But despite these pubs’ admittedly spooky vibe, accentuated by ancient creaking timbers, the only phenomenon I notice is how quickly my glass seems to empty. However, I’m not dispirited (ahem), because tonight, Tom Jones of Chester Guided Tours is taking me on his ghost tour.
“I never try to persuade people that there are such things as ghosts,” says Tom Jones, who certainly looks the part of ghoulish guide, with his stark white hair, black undertaker’s suit and a handshake so cold I’m tempted to take his pulse.
“What I am going to do is take you to places where strange and inexplicable things are known to happen.”
One of the spookiest sites in Chester is the Church of St. John the Baptist, much of which lies in ruins.
In the dim glow of a streetlamp beside the church, Jones recounts an incident that occurred here one autumn evening in 1982.
“A man saw a black swirling mist which passed right through him,” Jones intones. “He felt two sensations. First, a cold deep inside his body. Second was a feeling of most unspeakable evil which touched his very soul.”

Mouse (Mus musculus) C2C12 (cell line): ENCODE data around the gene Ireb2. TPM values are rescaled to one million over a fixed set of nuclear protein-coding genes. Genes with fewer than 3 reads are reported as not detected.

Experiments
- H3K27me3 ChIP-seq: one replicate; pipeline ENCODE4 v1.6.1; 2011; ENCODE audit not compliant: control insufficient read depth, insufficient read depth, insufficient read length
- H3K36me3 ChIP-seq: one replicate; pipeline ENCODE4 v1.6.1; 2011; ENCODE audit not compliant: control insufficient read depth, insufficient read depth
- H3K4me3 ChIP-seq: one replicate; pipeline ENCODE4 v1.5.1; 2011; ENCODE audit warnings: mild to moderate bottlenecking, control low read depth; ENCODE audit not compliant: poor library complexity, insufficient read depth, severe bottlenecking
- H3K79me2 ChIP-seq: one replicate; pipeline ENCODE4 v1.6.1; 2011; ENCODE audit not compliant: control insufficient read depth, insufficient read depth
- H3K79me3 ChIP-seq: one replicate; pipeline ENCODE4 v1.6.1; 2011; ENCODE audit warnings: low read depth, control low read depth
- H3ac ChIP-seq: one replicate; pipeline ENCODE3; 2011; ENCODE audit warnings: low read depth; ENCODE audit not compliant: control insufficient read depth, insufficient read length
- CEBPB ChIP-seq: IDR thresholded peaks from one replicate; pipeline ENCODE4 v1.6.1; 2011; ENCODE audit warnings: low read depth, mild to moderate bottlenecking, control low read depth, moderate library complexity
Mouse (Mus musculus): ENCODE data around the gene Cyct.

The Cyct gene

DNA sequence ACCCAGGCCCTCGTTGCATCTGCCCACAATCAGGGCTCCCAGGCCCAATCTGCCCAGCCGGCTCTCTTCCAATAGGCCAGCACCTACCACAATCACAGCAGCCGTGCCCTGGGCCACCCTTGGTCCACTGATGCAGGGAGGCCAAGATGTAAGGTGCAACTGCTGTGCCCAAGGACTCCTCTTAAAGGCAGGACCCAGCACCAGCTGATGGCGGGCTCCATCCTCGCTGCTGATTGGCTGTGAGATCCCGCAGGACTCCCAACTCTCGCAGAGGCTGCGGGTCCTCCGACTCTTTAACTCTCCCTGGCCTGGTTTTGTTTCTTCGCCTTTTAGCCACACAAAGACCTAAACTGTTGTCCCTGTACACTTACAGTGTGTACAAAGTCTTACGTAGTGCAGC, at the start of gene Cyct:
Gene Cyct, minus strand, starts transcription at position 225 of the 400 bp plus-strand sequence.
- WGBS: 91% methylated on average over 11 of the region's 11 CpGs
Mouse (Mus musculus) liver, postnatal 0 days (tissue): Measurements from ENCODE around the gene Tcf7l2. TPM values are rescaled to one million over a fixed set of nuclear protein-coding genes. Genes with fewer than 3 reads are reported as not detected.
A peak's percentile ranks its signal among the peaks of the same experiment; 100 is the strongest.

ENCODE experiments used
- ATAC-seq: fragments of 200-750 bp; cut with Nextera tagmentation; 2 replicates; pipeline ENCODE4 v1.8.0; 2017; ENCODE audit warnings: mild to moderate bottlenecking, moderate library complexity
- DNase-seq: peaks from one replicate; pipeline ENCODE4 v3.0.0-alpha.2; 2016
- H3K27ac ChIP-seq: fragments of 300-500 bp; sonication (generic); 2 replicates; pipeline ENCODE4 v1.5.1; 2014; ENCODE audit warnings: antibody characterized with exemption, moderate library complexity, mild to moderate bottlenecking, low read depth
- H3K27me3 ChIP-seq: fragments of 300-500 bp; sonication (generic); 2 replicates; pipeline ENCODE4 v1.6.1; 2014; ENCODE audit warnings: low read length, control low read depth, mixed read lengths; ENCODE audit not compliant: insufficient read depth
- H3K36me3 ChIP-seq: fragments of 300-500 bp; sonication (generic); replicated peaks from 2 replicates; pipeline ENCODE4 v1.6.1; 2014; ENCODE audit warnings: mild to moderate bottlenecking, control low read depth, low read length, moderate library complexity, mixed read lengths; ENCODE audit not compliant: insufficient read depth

Fortunately these “smoke ghosts,” which Jones speculates may be “a concentration of centuries of misfortune, tragedies and evil,” are very rare.
Unfortunately, “for those who find themselves in an area where a smoke ghost appeared, there is a sort of latching effect, almost like an infection,” he warns us. “Days, weeks, years later, when you enter the safety of your own home, waiting for you in the shadows may be the smoke ghost. If that happens,” Jones pauses dramatically, “exorcism is the only answer.” At that exact moment, the electric street lamp is extinguished.
After this chill-inducing encounter, I decamp to Durham, which, in addition to the aforementioned worms and Pekinese, is apparently inhabited by several “Grey Ladies” (and I don’t mean the old dears down at the bingo hall).
Grey Lady number one haunts the imposing 11th century castle that looms over the city from its hilltop perch near the Cathedral. The former Bishop’s wife fell down an oak staircase here and now supposedly floats between floors. When I tour Durham Castle, a Harry Potter film location which today serves as the world’s most luxurious student dorm, the only spirit in evidence is a bottle of whisky swigged by undergrads “studying” in a hallway.